Like many things, however, the tale of your Honour’s life is not without blemish. Firstly there is Murphy’s Law which I have mentioned. As a self appointed captain, coach, mentor of this AFL team, your Honour may justly be held responsible for the crippling of a large segment of the middle aged men in our profession here in Brisbane. These, with your cunning encouragement, callous and cunning encouragement, have ignored the obvious demands of middle age and succumbed to the quest for glory that you dangled before them.
Chief Justice, one concern I personally have about his Honour’s appointment is the risk it carries of the heavy potential of reeking sartorial havoc upon your Honour’s Bench. Many is the time in the early morning in the cafÃ© at the bottom of the MLC building, of which your Honour and I shared chambers until recently, I have had to endure his Honour’s dissection of the collection of clothes that I had hurriedly put on some time earlier that morning in the dark often. “That tie doesn’t go with that shirt.” “Why are you wearing a suit at all?” And all of this being delivered by a gentleman whose ensemble consisted of thongs, shabby shorts and t-shirts which charitably can only be said to have definitely seen better days. However, this process had become so entrenched that I can offer your Honour no guidance as to how to remedy it. It is probably simply something that we’ll have to grin and bear.
The final aspect of your Honour’s life which demonstrates a serious shortcoming and so deserves attention is your complete lack of insight into your own destiny. I have it from an impeccable source, who was present at the South Brisbane Railway Station as your Honour departed for overseas in about 1980, I think it was, that your Honour vehemently proclaimed there to the world, “I am leaving this country and I shall never return.” Thankfully your Honour was wrong about that.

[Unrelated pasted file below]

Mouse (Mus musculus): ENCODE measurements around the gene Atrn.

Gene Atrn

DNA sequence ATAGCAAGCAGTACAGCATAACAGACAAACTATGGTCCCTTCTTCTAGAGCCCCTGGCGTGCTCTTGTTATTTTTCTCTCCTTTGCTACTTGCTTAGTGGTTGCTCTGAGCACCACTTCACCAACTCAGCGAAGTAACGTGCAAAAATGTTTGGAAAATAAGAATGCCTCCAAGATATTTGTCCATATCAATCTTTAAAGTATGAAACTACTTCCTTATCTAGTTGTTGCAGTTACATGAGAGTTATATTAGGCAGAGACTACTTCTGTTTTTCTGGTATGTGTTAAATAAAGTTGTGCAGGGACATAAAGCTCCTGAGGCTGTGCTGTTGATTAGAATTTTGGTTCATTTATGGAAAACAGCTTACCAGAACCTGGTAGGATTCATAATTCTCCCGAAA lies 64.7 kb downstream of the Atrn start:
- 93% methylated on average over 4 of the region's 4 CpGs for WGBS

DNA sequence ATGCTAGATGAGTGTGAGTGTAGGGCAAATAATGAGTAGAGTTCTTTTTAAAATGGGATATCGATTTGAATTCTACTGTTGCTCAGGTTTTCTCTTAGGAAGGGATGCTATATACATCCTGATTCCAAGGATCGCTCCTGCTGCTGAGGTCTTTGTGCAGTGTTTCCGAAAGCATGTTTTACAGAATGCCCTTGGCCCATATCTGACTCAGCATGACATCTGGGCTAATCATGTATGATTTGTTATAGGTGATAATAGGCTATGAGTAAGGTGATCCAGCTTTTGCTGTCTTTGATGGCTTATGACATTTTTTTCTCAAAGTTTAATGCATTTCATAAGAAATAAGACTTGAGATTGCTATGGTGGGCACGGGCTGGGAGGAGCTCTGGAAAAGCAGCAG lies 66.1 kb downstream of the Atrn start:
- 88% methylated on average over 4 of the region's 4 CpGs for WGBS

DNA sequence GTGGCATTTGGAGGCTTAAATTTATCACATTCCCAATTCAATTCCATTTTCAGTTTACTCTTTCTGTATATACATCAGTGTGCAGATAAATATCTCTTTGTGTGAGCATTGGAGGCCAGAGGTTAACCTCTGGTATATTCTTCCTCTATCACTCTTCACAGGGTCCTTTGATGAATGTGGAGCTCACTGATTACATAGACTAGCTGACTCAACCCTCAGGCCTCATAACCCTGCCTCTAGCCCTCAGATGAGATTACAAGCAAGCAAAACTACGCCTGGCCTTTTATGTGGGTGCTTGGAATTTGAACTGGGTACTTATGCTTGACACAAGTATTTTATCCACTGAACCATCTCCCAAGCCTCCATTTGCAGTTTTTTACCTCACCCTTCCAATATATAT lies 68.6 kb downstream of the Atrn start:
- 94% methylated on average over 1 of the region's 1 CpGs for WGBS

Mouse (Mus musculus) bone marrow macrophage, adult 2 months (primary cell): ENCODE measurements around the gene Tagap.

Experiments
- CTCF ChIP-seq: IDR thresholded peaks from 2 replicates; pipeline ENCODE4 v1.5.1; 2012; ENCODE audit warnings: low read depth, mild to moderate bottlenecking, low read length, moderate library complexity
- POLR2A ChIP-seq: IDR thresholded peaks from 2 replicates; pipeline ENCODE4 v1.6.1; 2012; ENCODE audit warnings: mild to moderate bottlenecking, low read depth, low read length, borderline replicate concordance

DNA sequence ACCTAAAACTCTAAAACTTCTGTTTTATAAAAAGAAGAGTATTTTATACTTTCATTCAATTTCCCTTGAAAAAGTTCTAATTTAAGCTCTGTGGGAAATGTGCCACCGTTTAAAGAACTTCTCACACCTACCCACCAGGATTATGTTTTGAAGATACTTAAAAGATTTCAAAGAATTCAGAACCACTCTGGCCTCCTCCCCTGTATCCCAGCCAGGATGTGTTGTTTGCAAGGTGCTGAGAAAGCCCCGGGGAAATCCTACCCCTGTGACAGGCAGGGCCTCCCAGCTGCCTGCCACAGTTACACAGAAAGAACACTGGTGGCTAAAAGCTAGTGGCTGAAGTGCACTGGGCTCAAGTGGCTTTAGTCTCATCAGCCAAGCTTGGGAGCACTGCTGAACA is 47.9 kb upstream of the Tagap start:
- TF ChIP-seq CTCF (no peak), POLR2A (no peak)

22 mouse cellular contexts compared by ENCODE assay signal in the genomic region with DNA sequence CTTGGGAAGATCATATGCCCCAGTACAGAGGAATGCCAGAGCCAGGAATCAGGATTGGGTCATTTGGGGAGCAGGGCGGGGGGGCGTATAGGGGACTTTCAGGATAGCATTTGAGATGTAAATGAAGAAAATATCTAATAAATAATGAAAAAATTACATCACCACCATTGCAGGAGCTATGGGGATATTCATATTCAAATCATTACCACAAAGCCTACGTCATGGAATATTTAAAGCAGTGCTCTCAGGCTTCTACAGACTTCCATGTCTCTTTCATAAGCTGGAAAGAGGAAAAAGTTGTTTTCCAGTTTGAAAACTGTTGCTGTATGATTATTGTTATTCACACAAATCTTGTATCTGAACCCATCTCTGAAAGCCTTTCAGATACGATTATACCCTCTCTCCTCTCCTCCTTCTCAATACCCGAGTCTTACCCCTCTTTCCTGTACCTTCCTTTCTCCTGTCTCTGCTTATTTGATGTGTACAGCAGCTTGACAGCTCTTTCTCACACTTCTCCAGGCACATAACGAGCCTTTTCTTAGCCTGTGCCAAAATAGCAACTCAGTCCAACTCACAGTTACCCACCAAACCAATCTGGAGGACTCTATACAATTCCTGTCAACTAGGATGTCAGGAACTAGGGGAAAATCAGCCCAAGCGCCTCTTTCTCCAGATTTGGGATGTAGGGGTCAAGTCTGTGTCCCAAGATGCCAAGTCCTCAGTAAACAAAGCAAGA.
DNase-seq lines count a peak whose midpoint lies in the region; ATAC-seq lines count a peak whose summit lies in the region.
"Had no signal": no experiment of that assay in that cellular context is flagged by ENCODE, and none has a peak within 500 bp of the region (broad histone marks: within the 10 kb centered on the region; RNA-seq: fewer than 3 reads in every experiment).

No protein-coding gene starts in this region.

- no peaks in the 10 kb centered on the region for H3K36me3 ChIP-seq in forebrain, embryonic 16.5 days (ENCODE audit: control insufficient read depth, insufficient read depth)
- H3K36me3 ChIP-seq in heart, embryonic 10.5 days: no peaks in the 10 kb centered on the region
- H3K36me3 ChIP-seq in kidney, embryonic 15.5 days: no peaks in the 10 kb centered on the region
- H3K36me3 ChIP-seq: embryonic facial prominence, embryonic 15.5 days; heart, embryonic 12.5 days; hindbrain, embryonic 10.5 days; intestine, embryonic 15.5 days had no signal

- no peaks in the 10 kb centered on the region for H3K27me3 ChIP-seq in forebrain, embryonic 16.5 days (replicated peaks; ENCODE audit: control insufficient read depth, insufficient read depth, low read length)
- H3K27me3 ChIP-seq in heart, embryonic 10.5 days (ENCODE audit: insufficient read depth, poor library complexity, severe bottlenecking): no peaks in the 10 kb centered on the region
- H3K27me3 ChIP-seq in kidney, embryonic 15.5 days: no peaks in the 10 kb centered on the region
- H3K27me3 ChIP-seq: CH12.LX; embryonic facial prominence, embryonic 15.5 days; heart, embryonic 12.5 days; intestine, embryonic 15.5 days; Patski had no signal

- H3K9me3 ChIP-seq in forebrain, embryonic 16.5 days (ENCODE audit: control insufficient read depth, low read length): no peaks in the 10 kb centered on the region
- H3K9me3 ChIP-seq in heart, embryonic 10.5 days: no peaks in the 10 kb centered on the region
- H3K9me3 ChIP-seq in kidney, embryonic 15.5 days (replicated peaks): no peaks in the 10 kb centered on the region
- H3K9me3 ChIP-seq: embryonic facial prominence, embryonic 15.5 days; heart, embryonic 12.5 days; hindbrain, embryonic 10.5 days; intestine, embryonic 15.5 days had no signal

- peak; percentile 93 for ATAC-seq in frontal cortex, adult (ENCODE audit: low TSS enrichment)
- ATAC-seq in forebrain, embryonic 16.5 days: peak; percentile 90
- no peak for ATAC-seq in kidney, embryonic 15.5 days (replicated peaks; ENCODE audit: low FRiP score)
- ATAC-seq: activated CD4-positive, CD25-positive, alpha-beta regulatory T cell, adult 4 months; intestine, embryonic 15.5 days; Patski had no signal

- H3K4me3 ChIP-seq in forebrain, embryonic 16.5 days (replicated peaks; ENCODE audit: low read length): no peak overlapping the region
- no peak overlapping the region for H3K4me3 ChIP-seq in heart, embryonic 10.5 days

Next it is reported that on commencement of practice at the Bar you loudly complained to all who wanted to listen to you, that you would never, ever be drawn into the web of practice in the Family Court. This, it seems to me, demonstrates a peculiar lack of insight, your Honour. I’ve already mentioned that your Honour worked at M G Lyons & Co where your Honour worked most closely with the partner of the firm, Mr Neil Buckley. This honourable gentleman, as I’ve said, here this morning, was a highly respected and highly influential former member of this Court and has always been and remains a staunch, a very staunch supporter of your Honour in all that you have done in a professional sense. Buckley J also, however, demonstrated an astute sense of the strategic. One is tempted to conclude that he always had in mind that your Honour would join the ranks of this Court so that, despite your Honour being oblivious to this very important prospect, it was always your Honour’s destiny to end up here. I am told that this path is likely to be brought to a very neat conclusion soon when your Honour succeeds to Buckley J’s car-park in the bowels of this very building. Your Honour, the Bar whole-heartedly supports your appointment.
Michael Stewart SC